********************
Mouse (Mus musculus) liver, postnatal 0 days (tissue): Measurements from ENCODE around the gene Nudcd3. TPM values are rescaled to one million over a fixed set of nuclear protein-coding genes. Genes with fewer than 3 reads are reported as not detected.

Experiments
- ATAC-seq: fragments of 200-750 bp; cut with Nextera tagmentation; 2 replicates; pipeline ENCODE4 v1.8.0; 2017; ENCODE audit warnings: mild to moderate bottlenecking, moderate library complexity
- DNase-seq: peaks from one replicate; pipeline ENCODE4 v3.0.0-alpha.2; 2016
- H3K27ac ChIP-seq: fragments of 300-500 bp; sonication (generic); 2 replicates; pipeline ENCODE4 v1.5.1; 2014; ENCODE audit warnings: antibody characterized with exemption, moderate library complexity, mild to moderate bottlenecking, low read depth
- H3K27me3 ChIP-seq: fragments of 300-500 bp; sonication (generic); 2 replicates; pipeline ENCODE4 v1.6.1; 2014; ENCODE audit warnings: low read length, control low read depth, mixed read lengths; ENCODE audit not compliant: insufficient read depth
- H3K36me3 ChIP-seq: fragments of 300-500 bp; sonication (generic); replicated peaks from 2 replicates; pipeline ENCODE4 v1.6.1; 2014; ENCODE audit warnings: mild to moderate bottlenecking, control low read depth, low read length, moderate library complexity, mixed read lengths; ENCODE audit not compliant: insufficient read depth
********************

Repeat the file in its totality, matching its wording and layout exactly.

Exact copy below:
Mouse (Mus musculus) liver, postnatal 0 days (tissue): Measurements from ENCODE around the gene Nudcd3. TPM values are rescaled to one million over a fixed set of nuclear protein-coding genes. Genes with fewer than 3 reads are reported as not detected.

Experiments
- ATAC-seq: fragments of 200-750 bp; cut with Nextera tagmentation; 2 replicates; pipeline ENCODE4 v1.8.0; 2017; ENCODE audit warnings: mild to moderate bottlenecking, moderate library complexity
- DNase-seq: peaks from one replicate; pipeline ENCODE4 v3.0.0-alpha.2; 2016
- H3K27ac ChIP-seq: fragments of 300-500 bp; sonication (generic); 2 replicates; pipeline ENCODE4 v1.5.1; 2014; ENCODE audit warnings: antibody characterized with exemption, moderate library complexity, mild to moderate bottlenecking, low read depth
- H3K27me3 ChIP-seq: fragments of 300-500 bp; sonication (generic); 2 replicates; pipeline ENCODE4 v1.6.1; 2014; ENCODE audit warnings: low read length, control low read depth, mixed read lengths; ENCODE audit not compliant: insufficient read depth
- H3K36me3 ChIP-seq: fragments of 300-500 bp; sonication (generic); replicated peaks from 2 replicates; pipeline ENCODE4 v1.6.1; 2014; ENCODE audit warnings: mild to moderate bottlenecking, control low read depth, low read length, moderate library complexity, mixed read lengths; ENCODE audit not compliant: insufficient read depth